Experiments performed under laboratory conditions evaluated the effect of OMW on chemical and biochemical properties of soil. A soil from Morocco 4 was used to simulate conditions likely occurring in that Country. The changes of the activities of several enzymes involved in the cycles of main nutrients, soil respiration, and microbial biomass-C and -N of the soil, amended with OMW at two different rates (equivalent to 40 and 80 m3 ha-1) were determined at different incubation times. An unamended soil was used as a control. The residual phytotoxicity of treated and untreated soil was also evaluated by performing germination tests using soil as germination medium. The obtained results indicated that several concurring activating and/or inhibitory effects occurred (increased enzyme production, presence of inhibitory OMW ions and/or OMW compounds, and/or their metabolites, release of soluble ions from soil components etc.). Furthermore, transformation processes of OMW phenols catalysed by Mn and Fe soil components took place and decreased the phytotoxicity of soil. As regards chemical and physical properties no significant differences of the physical-chemical properties of the soil were observed at the two OMW/soil ratios. As regards biochemical properties the enzyme activities of C cycle, dehydrogenase and beta-glucosidase, N cycle, urease and nitrate reductase, P cycle, phosphatase, S cycle, arylsulphatase, and aspecific hydrolases, fluorescein diacetate hydrolase, varied widely in soil samples with and without OMW treatment and with time. Experiments were performed on the effect on the same soil properties after the application of OMW before and after a detoxifying treatment able to reduce consistently their phenolic content. The obtained results indicated that the enzymatic activities in soil with detoxified OMW (i.e. with a lower amounts of monomeric phenols) are generally lower than those of the soil added with OMW without any previous treatment, except for FDA-hydrolase. When detoxified OMW was used, the majority of parameters showed a consistent increase after 7-14 days from treatment followed by a gradual decrease. After 56 days from treatment, some parameters reached the initial level (for example the biomass carbon) and other ones stabilized at higher activity levels (for example the biomass nitrogen). As regards germination tests soil phytotoxicity suddenly increased immediately after the addition of the highest OMW amount, whereas only 20% reduction of germination occurred with the lowest OMW rate. However, a reduction of phytotoxicity was observed with increasing the incubation time. An interesting result was obtained with OMW after the removal of monomeric phenols. When treated OMW were used, the restoration of a non-phytotoxicity environment is reached in few days and it was complete; in contrast, when untreated OMW were used, the reduction of phytotoxicity was very slow and never was complete. These results obviously suggest that the use of OMW without monomeric phenols is less harmful on soil properties than untreated OMW.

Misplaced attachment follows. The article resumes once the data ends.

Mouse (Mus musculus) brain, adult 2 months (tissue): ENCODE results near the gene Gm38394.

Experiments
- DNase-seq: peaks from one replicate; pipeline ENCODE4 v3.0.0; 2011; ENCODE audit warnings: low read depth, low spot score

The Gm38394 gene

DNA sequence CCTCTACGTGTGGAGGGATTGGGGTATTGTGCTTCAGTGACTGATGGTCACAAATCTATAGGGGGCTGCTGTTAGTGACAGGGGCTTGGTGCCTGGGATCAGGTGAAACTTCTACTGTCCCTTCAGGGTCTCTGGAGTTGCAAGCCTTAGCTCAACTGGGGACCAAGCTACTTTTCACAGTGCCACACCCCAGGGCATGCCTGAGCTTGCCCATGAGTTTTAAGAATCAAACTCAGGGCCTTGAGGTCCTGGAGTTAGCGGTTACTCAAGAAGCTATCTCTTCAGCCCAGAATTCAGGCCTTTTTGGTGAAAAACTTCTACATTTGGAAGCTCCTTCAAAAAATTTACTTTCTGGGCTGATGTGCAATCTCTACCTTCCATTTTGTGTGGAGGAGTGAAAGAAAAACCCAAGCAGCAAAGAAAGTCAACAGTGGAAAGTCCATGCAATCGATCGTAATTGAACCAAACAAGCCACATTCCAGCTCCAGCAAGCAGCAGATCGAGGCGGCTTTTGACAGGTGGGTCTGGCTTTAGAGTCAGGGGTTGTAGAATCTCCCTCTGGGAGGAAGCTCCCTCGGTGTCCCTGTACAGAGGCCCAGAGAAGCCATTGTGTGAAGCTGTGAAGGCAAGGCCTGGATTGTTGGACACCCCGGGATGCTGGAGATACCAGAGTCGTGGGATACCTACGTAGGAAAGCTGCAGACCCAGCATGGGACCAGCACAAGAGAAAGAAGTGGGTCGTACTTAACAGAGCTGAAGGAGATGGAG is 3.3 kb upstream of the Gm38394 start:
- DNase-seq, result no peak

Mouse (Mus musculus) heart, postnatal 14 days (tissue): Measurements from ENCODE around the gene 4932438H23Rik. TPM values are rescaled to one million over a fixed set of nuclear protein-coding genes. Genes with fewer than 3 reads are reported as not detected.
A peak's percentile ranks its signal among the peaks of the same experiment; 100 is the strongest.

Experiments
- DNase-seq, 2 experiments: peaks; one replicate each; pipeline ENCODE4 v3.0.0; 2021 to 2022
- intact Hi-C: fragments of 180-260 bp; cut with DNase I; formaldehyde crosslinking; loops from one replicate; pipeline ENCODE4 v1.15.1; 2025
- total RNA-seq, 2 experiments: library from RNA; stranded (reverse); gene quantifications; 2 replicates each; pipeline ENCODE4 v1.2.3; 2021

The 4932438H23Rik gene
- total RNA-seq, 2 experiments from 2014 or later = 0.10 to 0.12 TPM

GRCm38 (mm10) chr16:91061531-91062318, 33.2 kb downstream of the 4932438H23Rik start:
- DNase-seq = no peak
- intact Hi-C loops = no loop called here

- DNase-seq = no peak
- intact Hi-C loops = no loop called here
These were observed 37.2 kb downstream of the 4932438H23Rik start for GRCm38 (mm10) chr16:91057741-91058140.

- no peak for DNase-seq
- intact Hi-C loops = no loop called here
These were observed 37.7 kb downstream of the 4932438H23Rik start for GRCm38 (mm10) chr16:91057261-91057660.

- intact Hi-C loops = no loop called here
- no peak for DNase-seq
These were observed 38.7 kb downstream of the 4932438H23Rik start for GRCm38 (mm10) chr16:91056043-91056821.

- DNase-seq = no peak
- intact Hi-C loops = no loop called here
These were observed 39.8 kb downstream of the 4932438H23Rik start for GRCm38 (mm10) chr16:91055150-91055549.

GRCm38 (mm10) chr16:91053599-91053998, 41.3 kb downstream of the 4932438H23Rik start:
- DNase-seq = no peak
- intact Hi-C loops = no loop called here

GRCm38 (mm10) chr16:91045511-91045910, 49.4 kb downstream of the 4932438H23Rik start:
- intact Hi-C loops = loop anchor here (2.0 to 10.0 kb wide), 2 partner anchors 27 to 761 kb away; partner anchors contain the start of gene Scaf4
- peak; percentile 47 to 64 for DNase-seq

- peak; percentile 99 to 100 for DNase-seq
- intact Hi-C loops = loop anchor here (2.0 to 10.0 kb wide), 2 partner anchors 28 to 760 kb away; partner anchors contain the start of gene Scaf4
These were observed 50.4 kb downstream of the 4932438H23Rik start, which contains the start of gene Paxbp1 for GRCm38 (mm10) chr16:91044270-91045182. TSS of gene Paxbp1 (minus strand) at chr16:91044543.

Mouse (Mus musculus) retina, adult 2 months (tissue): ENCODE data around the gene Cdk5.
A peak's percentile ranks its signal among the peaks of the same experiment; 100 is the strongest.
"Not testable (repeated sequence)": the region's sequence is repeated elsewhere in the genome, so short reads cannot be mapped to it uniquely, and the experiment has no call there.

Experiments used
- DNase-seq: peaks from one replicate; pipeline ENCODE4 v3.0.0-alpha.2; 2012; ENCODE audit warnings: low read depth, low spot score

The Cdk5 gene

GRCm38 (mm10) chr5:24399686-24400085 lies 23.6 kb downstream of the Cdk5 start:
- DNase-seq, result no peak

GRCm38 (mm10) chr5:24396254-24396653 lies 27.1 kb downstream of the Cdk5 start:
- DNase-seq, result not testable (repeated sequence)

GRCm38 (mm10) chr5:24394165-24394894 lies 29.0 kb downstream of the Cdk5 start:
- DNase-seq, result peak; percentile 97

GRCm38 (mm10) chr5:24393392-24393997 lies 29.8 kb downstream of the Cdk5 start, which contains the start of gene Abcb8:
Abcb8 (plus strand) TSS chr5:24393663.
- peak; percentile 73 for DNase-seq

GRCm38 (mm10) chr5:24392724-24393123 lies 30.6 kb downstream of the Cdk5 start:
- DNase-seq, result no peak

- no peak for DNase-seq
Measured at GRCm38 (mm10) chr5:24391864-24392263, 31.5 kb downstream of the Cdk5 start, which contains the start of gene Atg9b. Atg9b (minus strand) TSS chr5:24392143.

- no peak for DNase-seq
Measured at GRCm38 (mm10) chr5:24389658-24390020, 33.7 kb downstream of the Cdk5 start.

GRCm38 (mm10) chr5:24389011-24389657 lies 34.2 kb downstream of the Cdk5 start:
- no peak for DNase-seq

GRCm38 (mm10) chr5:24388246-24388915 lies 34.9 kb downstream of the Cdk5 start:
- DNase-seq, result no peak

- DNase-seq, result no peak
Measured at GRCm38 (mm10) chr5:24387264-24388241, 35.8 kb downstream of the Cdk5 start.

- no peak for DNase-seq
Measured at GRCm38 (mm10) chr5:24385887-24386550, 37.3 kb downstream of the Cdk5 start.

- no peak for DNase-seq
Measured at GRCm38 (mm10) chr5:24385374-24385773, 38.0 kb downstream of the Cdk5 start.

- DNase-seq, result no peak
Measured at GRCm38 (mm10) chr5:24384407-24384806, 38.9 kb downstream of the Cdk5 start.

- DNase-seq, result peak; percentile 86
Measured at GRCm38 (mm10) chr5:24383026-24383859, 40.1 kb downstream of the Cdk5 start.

It has been found that Olive Oil Mill Waste Waters (OMW) have systematically a higher differences in terms of electric conductivity, proteins, soluble and bound phenolics and all of them exhibit a certain toxicity with regard to Zea mays germination at lab level. These results indicated that it will be difficult to have an universal strategy for the treatment of OMW by biological and/or chemical protocols leading to their detoxification and re-use in agriculture. Several agronomical experiments have been conducted with crude OMW in greenhouse and in field taking into account their impact on the soil and on the growth and the biomass allocation of several species such as date palm, maize, atriplex and wheat. When a moderate volumes of OMW were sprayed once a week or several weeks before sowing, no phytotoxicity has been revealed. In contrario, a positive effect has been detected concerning the biomass allocation in the case of the four species (maize, date palm, atriplex and wheat) that we have selected as the most suitable crops to be fertirrigated by OMW. Concerning the impact of OMW on the soil, it has been detected that the effluents lead to a significant increase in salinity expressed by a high electrical conductivity (EC) and hydro-soluble sodium contents depending on the initial volume and the time. A significant increase in organic matter, total nitrogen content, phosphorus, potassium and hydrosoluble phenolics has been also detected. However, the pH of the Marrakech soil did not show a significant difference compared to the control. This situation puts forward the neutralizing capacity of the calcareous soil with respect to the OMW acidity.